Virginia’s record of protecting its citizens continued when Gov. Terry McAuliffe recently vetoed legislation that would have greatly diminished the ability for Virginia law enforcement to solve crimes.
Senate Bill 965 and House Bill 1673 would have placed extreme limits on the ability of Virginia law enforcement to use all the tools available to serve and protect Virginians. The bills restricted law-enforcement use of license-plate-reader (LPR) data that is more than 7 days old — meaning any criminal investigation that is more than a week old will be much harder to pursue and prosecute.
Hearing on UFADA in Florida SB 102
iAWFUL Legislation 2015: Death, Taxes and Trade Secrets
WASHINGTON, April 14, 2015 — They say nothing is life is guaranteed except death and taxes. But now state legislators around the country are trying to open your private communications after you die, turn Internet retailers into tax tattle tales, and force trade secrets to be revealed to unauthorized repair shops.
Many pieces of legislation across the country were worthy of review, but only seven were deemed iAWFUL enough by NetChoice to make the latest version of the association’s ranking of state and federal bills that limit competition, innovation and customer choice. (iAWFUL.com) Read more
As the song says about New York, “If I can make it there, I’ll make it anywhere.” But if the state budget includes a new sales tax mandate, online marketplaces may not make it in New York – or anywhere else, for that matter.
Online marketplaces such as Amazon and eBay enable small producers and specialty retailers to reach customers across the country who might never visit their factories or stores. From handmade crafts to custom clothing to specialty tools, online marketplaces are empowering small businesses and meeting consumer demand.
As a parent I want to protect my son. I could try and protect him from the world by hiding him on a proverbial “island” devoid of online connectivity. I would unplug the Internet and take away all the mobile devices. This would isolate him from potential harms. At the same time it would deprive him of all the benefits of a connected education and tools that help him grow. In the end, it’s all about striking the right balance.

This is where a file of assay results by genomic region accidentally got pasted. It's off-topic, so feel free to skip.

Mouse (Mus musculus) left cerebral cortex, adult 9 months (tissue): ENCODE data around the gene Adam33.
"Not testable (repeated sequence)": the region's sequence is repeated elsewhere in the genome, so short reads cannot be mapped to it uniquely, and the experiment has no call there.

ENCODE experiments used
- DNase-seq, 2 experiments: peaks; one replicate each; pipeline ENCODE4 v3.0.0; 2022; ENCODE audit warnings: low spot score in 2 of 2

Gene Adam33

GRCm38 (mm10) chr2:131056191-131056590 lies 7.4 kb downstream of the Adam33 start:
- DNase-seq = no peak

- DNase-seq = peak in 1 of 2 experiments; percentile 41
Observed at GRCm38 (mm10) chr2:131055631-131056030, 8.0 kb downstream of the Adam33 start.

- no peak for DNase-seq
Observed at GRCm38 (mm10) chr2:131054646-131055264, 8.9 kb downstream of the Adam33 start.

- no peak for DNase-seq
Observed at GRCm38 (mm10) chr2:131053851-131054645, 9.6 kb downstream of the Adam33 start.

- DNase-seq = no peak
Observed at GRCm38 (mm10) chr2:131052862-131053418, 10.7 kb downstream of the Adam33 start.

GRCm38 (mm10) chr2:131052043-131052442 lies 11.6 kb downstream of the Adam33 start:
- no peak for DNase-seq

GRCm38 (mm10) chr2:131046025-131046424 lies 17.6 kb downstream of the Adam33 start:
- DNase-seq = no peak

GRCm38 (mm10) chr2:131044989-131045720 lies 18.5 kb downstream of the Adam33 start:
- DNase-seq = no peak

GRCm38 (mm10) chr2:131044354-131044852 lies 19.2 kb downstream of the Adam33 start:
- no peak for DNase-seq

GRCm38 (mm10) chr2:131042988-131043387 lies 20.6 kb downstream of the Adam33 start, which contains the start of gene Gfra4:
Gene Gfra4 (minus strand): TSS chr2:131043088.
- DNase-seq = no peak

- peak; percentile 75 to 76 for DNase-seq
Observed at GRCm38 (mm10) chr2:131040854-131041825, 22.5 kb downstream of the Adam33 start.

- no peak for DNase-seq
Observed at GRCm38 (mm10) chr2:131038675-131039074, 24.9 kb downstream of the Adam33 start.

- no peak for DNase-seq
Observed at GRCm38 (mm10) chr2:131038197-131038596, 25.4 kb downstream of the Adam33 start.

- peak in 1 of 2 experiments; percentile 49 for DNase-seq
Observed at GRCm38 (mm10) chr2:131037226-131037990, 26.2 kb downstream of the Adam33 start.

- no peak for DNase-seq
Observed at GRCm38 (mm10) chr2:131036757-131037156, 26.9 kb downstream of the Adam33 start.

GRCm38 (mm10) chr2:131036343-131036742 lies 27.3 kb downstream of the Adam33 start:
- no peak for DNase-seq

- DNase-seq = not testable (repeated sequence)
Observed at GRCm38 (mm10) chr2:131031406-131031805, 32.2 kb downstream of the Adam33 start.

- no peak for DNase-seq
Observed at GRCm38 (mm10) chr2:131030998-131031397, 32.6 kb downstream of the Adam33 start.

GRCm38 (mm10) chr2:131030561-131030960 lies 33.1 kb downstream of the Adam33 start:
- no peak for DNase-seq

Laws protecting students must also seek to strike the same balance between safety and growth – between isolation and discovery. Unfortunately, the Student Digital Privacy and Parental Rights Act (SDPPRA) of 2015 misses this balance. Through overly proscriptive language, SDPPRA retreads existing law while shackling educational innovation.
We’ve seen TV shows about ghost hunters and Bigfoot hunters, where they eschew science and fact in favor of fears and fantasy. That’s understandable, since it’s impossible to have real conversations when some talk about what might exist and others are talking about what does exist. The same is true for sweeping privacy legislation coming out of the Obama White House.
This week the White House released its Privacy Bill of Rights — sweeping privacy legislation based mostly on anecdotes and fears instead of evidence and cost-benefit analysis. By arming the Federal Trade Commission (FTC) with incredible new punitive powers, this bill strings CAUTION tape in front of American businesses developing new technologies and business models.
WASHINGTON, Feb. 24, 2015 /PRNewswire-USNewswire/ — Eighteen state legislatures are drafting or debating bills that would curtail the ability for Americans to control the privacy of their personal communications when they die – despite the fact that Americans believe their right to privacy does not end when they take their last breath.
According to a new poll* conducted by Zogby Analytics for NetChoice, the vast majority of Americans believe that maintaining the privacy of their electronic communications trumps giving access to family and heirs. Read more
The 1980s were a decade to remember. Advancements in the ’80s became the foundation for many of the technologies that have become a part of our daily lives — wireless phones, video game consoles and, of course, the foundations of the Internet. And just like our favorite ’80s TV shows are remade into new movies (such as “Transformers” and “The A-Team”) let’s add a 28-year-old online privacy law deserving of a remake too: the Electronic Communications Privacy Act.
The ECPA, which was passed in 1986, set standards to restrict government access to private communications. But in the nearly 30 years since, this law has shown it has loopholes that expose some private data of American citizens.
Husband loses wife, fights Apple over iPad
More at: Channel 4